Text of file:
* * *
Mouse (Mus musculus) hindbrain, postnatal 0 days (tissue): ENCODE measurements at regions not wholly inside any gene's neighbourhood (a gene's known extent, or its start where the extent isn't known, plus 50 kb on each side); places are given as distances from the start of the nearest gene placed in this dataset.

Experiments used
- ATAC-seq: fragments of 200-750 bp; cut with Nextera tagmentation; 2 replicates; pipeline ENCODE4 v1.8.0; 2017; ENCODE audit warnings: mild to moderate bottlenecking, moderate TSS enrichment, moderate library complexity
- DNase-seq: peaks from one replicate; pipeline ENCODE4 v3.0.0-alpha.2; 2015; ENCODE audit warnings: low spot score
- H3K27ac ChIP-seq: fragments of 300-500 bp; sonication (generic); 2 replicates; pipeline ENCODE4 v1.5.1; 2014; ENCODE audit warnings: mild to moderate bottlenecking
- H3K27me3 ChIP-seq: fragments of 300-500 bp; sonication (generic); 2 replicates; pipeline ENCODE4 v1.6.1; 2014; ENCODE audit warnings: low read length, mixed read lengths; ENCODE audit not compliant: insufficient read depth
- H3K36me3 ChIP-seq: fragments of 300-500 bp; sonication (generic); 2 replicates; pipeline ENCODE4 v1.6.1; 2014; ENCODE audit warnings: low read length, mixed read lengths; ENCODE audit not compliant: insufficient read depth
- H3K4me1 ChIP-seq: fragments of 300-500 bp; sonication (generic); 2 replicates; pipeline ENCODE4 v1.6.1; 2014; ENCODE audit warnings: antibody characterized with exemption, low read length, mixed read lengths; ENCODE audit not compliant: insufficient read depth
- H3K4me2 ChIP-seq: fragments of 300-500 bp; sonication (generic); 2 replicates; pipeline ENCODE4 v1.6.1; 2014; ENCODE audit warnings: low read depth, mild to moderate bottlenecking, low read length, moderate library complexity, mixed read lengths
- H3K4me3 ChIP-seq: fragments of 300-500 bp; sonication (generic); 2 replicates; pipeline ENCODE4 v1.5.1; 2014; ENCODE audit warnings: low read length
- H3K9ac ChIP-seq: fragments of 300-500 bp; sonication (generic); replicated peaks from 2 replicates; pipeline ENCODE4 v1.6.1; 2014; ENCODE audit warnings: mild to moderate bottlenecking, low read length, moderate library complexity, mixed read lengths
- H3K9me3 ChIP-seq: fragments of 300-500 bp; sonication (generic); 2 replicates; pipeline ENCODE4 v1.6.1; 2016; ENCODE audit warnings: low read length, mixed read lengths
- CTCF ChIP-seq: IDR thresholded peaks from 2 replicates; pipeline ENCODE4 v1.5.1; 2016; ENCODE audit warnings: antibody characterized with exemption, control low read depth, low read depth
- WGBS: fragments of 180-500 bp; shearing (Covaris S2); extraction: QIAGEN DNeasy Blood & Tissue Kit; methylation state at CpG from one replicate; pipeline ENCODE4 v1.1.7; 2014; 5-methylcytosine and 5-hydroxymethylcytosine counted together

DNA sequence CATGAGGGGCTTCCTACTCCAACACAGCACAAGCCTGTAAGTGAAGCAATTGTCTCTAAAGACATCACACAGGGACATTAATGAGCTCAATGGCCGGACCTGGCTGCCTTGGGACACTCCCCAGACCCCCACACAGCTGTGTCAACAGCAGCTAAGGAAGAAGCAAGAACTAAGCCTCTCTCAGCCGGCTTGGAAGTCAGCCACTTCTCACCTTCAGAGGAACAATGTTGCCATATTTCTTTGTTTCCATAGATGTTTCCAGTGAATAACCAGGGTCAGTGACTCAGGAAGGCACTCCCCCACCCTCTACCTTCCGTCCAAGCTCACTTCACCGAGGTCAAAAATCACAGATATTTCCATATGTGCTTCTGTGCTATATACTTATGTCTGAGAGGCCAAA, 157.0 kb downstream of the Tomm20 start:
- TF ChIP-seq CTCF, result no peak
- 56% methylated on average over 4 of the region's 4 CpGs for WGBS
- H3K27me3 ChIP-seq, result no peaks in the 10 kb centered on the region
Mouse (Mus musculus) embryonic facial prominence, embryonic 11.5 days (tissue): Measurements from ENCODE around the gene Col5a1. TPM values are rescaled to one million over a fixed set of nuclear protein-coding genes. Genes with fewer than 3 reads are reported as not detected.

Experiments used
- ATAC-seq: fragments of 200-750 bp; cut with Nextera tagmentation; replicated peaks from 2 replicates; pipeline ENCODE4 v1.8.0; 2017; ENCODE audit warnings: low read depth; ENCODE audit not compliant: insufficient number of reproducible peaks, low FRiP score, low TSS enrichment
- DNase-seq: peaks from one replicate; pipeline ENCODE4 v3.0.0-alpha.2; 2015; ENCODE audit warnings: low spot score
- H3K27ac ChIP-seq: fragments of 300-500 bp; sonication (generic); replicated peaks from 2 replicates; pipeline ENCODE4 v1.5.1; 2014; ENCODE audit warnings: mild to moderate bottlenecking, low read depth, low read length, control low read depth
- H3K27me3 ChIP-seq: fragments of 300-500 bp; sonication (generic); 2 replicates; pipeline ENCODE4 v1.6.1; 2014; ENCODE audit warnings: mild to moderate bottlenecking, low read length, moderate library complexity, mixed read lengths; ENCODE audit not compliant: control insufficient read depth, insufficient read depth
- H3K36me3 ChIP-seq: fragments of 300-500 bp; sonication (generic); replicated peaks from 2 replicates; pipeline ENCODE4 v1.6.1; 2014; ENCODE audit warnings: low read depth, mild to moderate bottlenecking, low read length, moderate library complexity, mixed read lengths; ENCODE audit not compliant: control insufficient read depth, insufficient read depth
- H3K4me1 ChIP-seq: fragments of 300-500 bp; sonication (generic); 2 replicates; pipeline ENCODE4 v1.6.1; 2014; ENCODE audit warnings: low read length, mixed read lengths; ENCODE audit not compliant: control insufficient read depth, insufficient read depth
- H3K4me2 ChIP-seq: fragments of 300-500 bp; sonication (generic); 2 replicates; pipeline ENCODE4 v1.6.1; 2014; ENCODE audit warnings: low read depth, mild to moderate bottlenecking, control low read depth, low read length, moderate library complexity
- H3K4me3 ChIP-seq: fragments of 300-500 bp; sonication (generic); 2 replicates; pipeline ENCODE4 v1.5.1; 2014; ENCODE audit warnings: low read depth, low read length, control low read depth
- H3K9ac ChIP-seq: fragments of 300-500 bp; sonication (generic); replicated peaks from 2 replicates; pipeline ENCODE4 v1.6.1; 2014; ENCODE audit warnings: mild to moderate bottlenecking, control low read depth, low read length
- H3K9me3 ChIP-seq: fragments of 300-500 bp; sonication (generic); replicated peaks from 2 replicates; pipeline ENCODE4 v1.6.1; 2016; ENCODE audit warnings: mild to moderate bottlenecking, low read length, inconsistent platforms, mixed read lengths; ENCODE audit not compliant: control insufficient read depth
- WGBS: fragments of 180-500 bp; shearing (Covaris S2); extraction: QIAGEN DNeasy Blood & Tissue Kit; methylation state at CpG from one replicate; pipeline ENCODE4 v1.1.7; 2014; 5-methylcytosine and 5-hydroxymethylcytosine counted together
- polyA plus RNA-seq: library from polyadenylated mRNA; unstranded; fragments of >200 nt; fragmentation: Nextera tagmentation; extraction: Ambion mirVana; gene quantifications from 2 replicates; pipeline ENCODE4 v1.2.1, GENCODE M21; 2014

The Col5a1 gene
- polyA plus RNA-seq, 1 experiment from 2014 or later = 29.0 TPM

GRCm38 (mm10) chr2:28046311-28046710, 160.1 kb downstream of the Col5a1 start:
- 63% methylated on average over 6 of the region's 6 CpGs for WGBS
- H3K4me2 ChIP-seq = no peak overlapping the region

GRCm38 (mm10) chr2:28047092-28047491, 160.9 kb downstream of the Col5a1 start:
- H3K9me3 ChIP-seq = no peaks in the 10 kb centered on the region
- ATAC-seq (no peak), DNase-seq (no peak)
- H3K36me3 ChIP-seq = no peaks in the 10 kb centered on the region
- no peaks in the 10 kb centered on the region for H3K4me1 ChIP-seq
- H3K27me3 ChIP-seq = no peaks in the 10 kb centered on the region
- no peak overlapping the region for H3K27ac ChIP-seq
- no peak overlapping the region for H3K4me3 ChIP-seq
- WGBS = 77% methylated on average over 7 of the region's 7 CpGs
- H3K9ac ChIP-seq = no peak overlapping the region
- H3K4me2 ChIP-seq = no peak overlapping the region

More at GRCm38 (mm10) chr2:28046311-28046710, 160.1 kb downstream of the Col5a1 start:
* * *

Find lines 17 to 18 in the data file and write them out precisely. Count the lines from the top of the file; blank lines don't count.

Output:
- 56% methylated on average over 4 of the region's 4 CpGs for WGBS
- H3K27me3 ChIP-seq, result no peaks in the 10 kb centered on the region